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Segunda-feira, 23 de Março de 2009
Presenting the 'Awesome Undo Event Queue'
I suppose at some point of their lives, everyone wished they could just CTRL-Z (note: when I say everyone, I really mean geek people). The ability to undo one's actions is a basic principle of HCI, as it gives the user freedom to explore the application and make mistakes. Surprisingly, however, is the number of Web Applications which actually implement an undo feature in their user interface. Rather than the possibility of undoing actions, users are usually presented with the dreaded confirm box:



This kind of behaviour only serves to interrupt the user's workflow, and actually adds little value: most people would just click OK without reading the confirmation text. When developing an application, it's normal to fantasize about users paying attention to your instructions, but you know what? They don't. Also, the confirm box is an omen of something even more terrible: It shouts out to the user: "Be careful, once you click OK there is absolutely NO GOING BACK!".

So how do we solve this mess? How do we provide our users with a safety net that does not interrupt their workflow and also allows them to recover from mistakes? We turn to Javascript, and the 'Awesome Undo Event Queue' (yes, I came up with the name myself, thank you very much).

The implementation I'm proposing is so easy to write and adapt that I'm baffled more Web Applications aren't doing this right now. The code base is taken from this very good post which speaks volumes about this very issue, but I've adapted it in order to provide more flexibility. Everyone should be able to implement this code throughout the SAPO Campus tailoring it to their specific undoing needs. Let's get cracking:

Assume you wanted to add undo support for the deletion of elements. Firstly, include the undo.js file in your page(s). To actually start using the Undo Queue, you need to declare a new UndoQueue object, like this:
var undoDeleteQueue = new UndoQueue();

After this, it's time to start defining your custom functions. Currently, there are two mandatory functions which must be implemented: doInit() and commitToServer().
undoDeleteQueue.doInit = function () {
      // Handler for the delete link.
      $(".widget .closeButton").click( function(event){
           var widget = $(this).parent().parent().parent().parent();
           // Hide the newly deleted widget.
           widget.slideUp();

           // Get the ID of the to-do item. If it doesn't have one, throw
           // an error.
           theId = widget.attr("id");
           if(theId == null ){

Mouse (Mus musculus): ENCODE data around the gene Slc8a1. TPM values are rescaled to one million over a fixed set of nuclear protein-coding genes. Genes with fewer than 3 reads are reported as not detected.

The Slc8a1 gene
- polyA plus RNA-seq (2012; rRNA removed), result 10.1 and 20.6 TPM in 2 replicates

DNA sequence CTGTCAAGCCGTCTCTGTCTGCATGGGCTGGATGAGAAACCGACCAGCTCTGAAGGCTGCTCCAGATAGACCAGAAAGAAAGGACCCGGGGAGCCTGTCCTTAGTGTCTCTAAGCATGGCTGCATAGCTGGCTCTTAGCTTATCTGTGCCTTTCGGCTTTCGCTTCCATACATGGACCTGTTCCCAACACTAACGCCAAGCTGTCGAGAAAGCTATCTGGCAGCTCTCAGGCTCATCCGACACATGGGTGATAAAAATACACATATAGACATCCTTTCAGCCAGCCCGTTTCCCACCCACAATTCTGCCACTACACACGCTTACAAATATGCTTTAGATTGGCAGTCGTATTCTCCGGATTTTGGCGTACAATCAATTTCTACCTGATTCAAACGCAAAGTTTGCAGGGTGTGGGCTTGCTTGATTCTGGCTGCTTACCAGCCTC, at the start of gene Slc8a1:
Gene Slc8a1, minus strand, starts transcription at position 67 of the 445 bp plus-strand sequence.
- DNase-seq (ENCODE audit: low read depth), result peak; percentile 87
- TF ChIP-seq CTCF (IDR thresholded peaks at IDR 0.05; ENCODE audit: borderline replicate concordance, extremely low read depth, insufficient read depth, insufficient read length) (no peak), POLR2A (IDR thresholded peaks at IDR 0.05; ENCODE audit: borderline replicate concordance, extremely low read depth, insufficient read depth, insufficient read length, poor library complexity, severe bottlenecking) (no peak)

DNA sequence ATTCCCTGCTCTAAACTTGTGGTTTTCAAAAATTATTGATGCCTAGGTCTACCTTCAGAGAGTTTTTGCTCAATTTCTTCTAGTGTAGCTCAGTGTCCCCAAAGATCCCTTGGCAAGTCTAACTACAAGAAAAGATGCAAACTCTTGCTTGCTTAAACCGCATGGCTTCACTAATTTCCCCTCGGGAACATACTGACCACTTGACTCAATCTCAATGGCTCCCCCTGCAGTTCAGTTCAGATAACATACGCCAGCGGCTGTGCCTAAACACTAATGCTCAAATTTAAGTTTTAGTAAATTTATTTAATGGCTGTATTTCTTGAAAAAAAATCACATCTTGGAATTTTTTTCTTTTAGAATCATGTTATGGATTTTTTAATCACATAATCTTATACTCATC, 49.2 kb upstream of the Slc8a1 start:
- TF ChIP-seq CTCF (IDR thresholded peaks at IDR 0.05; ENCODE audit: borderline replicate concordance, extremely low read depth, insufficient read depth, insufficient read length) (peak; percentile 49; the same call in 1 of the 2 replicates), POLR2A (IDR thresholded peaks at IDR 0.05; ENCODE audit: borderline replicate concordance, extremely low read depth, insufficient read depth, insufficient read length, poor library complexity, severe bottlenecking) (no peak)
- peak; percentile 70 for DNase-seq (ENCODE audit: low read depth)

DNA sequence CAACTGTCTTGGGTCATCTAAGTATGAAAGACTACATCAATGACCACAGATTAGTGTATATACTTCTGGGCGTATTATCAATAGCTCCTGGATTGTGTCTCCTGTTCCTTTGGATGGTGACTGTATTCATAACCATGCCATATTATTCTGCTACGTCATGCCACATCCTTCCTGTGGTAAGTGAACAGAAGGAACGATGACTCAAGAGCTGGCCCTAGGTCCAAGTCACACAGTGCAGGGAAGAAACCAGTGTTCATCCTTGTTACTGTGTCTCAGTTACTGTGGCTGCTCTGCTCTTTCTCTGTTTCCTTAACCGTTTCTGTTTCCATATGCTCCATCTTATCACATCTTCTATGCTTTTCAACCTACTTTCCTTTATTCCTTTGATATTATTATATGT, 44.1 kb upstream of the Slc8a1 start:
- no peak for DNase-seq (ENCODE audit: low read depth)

alert( "Error: Widget needs an id." );
           }

           // Add the to-do item to the event queue.
           undoDeleteQueue.EVENT_QUEUE.push(widget.attr("id"));
           undoDeleteQueue.updateUndoLink(undoDeleteQueue.message);
       });

        // Handler for clicking on the Undo link
       undoDeleteQueue.undoLink.click( function(){
            // Get the last to-do item added to the event queue and un-hide it.
           $( "#" + undoDeleteQueue.EVENT_QUEUE.pop() ).slideDown();
           undoDeleteQueue.updateUndoLink();
           return false;
        })

        undoDeleteQueue.syncEventQueueWithCookie();
   }

The doInit() function handles the initial binding of events to elements of your choice. In this example, we're adding an event to a link on the widget chrome that hides the widget and, most importantly, we add the widget ID attribute to the EVENT_QUEUE property of our undoDeleteQueue object. This property is simply an array that holds all the IDs of widgets the user deletes.
Next up we're defining what happens when the user clicks the undo link. This one is easy. You simply get the last ID out of the EVENT_QUEUE, select it using jQuery and do whatever you want to make it appear again (in this case, the opposite of slideUp, slideDown).

Worthy of note is the function syncEventQueueWithCookie(). If the user opens the application in different browser windows , the actions he performs on one do not sync with the other. This means that, if she deletes a widget in one window, the deletion won't be undoable in the other. We solve that with a cookie. No need to worry too much about this, just make sure you call the function at the end of your doInit() handler. This functionality requires the jQuery Cookie plugin.

Finally, we implement the commitToServer() handler and initialize our undo queue, like this:
// Implements undoQueue.commitToServer
undoDeleteQueue.commitToServer = function() {
    // your AJAX call to a page executing some server-side magic goes here.
}

// Initializes the object
undoDeleteQueue.init();

Inside the commitToServer() function, you would perform some sort of AJAX call to your server that would actually delete the items. This is called by default when the user leaves the page, but you can call call it manually whenever you wish. Afterwards, just initialize the object and you're good to go!

Here is the list of other properties you can set:

Last, but not least, here is the source file. Have fun!

UPDATE: Support for CTRL-Z (and COMMAND-Z for Mac OS X) is in. Use the property supportsCtrlZ to control the functionality.
tags:

Published by bruno-abrantes às 15:35

5

De adn a 23 de Março de 2009 às 15:40
I like the name! : )
Very cool feature, gratz!


De José Pedro a 23 de Março de 2009 às 16:24
Sexy!


De Rodolfo a 23 de Março de 2009 às 21:50
José Pedro said it all :)


De lab.sapo/ua a 24 de Março de 2009 às 12:06
Great! Extra coffee for Bruno :)


De joe a 30 de Março de 2009 às 16:23
Wow, how handy! :)


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